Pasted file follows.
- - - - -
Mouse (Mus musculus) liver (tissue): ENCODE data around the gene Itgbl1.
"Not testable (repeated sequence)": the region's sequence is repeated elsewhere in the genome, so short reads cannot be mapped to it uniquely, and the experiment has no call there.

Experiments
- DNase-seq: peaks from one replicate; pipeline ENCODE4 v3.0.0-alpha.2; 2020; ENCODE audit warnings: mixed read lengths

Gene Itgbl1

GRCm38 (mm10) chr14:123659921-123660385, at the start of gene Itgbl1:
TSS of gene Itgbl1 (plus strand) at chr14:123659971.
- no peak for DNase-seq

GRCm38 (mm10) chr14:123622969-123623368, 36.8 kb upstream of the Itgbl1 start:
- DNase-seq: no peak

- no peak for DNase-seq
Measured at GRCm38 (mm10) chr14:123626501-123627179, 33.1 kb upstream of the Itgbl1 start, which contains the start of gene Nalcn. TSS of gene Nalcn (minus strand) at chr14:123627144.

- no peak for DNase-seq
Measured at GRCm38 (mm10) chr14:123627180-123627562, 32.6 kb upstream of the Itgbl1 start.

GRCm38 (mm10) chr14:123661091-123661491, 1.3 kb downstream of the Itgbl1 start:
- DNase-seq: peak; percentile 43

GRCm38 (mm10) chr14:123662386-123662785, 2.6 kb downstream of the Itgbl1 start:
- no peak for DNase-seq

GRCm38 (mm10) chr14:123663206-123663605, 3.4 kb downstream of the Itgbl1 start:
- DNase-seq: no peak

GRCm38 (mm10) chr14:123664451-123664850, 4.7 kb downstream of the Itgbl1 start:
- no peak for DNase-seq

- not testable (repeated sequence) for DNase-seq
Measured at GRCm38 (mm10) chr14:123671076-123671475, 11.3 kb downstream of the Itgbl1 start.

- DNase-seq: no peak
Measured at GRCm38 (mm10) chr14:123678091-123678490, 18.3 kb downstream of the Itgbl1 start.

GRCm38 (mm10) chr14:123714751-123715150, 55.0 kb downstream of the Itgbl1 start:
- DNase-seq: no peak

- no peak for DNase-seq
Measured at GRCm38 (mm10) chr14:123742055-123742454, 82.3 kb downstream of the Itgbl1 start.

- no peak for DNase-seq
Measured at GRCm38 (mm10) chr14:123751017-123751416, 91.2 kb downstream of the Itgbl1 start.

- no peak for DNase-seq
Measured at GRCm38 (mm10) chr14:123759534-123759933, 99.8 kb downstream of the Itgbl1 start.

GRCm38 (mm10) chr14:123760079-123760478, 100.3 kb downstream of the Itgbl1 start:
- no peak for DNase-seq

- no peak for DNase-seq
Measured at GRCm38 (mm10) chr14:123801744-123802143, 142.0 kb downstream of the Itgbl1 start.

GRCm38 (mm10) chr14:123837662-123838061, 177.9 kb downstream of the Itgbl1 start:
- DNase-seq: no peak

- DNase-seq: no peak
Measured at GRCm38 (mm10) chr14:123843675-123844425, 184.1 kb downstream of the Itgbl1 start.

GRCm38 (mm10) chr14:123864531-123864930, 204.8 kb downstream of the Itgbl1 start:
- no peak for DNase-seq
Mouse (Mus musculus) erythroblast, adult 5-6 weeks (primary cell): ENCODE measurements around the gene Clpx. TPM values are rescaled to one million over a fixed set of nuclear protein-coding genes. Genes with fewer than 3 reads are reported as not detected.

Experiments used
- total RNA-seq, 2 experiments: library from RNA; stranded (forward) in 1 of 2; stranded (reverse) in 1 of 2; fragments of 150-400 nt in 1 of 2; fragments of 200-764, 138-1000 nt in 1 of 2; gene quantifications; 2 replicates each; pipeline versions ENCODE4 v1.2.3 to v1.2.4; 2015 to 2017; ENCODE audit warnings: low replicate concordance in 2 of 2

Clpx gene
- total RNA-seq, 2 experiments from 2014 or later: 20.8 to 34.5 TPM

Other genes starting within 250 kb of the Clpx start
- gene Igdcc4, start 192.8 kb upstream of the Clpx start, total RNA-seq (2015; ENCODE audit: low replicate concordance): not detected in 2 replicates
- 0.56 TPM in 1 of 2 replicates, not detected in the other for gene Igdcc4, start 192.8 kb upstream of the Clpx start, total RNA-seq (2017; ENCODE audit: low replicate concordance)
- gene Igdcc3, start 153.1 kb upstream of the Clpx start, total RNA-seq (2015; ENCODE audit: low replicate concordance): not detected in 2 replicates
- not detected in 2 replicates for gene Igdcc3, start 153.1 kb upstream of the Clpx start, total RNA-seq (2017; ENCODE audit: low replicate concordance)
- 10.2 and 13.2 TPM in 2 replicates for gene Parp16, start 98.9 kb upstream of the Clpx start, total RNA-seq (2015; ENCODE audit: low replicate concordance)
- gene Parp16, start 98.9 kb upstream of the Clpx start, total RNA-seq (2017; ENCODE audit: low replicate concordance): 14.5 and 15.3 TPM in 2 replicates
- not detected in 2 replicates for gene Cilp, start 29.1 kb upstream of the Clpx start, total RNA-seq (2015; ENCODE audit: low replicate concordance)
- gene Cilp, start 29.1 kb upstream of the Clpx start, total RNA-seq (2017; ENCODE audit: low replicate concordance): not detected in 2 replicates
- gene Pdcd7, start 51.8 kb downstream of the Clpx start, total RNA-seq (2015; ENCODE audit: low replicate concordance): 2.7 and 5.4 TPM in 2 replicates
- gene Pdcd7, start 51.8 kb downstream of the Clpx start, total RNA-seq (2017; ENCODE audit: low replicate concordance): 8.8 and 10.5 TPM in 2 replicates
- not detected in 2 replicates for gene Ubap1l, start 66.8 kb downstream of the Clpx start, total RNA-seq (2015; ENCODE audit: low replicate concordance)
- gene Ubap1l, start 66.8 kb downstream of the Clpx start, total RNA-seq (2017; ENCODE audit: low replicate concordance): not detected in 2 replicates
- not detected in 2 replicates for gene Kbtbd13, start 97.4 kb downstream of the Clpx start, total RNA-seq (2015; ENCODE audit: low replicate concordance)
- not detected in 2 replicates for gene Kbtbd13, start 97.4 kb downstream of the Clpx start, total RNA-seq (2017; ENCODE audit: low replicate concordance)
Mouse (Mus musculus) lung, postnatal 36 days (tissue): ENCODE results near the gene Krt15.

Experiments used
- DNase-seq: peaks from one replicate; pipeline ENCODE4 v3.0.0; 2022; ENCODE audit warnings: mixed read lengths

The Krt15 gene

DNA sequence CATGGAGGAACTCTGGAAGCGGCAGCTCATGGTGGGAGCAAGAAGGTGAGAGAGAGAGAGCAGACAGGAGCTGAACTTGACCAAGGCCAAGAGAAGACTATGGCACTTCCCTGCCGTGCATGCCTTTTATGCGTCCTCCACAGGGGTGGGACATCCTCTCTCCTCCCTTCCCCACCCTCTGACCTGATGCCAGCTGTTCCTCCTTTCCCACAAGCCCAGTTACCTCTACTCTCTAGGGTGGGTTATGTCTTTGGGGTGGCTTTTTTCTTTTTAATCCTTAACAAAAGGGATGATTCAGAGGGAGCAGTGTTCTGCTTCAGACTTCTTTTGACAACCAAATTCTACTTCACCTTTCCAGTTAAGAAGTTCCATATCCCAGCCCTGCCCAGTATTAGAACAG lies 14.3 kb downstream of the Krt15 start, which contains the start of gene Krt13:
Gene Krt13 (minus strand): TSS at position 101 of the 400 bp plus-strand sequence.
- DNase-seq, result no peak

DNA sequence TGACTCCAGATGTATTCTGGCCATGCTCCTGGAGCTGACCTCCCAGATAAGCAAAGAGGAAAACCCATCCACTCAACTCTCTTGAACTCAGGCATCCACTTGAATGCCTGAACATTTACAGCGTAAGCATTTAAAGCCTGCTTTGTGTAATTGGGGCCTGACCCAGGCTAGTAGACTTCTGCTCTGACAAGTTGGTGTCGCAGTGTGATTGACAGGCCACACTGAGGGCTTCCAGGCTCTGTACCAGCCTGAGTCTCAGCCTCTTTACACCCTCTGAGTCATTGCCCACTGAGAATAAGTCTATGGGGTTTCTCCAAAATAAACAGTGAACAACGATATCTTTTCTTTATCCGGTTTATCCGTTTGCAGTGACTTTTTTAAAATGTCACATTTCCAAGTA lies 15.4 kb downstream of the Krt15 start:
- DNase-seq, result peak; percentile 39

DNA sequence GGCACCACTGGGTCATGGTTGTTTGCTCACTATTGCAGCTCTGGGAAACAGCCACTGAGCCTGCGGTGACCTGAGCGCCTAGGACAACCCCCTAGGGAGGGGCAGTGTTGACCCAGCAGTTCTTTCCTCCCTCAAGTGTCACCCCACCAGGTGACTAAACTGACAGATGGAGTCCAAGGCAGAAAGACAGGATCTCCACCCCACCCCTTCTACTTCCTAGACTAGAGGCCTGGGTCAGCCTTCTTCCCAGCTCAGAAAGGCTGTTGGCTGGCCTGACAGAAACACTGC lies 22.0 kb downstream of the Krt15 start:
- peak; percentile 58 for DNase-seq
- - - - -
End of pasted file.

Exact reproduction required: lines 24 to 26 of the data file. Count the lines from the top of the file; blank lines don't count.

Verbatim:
Measured at GRCm38 (mm10) chr14:123671076-123671475, 11.3 kb downstream of the Itgbl1 start.

- DNase-seq: no peak
Measured at GRCm38 (mm10) chr14:123678091-123678490, 18.3 kb downstream of the Itgbl1 start.